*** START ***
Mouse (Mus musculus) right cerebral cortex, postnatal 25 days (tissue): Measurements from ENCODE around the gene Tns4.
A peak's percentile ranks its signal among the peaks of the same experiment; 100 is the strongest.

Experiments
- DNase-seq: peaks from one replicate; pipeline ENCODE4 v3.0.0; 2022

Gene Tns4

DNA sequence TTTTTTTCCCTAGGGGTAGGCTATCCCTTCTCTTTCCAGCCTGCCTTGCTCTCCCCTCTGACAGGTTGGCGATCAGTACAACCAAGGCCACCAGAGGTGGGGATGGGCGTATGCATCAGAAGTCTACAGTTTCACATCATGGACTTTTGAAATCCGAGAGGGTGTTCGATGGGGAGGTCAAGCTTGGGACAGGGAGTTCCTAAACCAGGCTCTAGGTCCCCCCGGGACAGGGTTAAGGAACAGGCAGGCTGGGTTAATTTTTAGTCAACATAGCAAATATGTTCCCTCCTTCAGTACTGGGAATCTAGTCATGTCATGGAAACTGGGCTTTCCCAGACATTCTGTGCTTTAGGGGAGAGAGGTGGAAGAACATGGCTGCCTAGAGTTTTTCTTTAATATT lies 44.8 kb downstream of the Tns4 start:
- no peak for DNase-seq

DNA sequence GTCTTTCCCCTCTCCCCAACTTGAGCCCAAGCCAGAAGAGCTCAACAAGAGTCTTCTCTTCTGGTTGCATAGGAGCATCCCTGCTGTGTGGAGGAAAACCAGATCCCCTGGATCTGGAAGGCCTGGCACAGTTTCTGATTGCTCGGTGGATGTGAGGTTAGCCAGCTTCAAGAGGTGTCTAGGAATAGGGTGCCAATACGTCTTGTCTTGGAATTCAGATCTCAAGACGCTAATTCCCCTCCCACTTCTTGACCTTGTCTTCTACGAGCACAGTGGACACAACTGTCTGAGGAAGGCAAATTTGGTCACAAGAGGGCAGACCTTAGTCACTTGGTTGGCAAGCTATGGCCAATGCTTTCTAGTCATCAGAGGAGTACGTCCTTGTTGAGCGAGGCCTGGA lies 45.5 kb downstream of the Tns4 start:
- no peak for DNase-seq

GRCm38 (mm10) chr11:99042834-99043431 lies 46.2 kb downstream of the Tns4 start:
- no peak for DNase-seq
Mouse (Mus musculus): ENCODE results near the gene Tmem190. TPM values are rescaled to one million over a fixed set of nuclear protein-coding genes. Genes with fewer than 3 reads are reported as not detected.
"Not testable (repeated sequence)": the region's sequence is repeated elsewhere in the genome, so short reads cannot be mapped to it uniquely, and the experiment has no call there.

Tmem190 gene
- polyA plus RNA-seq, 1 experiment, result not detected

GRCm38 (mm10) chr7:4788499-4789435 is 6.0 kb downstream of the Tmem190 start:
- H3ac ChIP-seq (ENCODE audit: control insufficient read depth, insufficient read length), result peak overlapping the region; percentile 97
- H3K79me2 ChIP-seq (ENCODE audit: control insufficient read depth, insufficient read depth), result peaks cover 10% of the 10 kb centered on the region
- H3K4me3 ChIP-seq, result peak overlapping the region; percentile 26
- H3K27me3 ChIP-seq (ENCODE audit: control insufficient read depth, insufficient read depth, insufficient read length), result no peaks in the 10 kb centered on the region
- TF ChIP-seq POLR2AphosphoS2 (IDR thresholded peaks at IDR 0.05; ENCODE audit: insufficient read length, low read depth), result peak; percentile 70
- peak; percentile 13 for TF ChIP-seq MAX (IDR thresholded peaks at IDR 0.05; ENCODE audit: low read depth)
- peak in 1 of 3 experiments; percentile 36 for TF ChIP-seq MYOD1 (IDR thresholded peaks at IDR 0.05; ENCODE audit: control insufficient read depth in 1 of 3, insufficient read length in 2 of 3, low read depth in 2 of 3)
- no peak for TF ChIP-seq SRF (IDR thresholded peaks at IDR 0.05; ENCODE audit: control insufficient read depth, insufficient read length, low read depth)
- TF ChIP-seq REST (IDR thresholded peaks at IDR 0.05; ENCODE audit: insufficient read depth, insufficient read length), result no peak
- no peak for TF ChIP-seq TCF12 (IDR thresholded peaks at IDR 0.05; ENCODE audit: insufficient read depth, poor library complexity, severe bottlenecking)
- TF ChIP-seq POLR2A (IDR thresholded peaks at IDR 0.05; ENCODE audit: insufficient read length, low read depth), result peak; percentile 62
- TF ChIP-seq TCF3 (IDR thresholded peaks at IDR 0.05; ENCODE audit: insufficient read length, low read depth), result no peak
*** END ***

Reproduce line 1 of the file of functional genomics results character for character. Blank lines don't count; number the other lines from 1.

Mouse (Mus musculus) right cerebral cortex, postnatal 25 days (tissue): Measurements from ENCODE around the gene Tns4.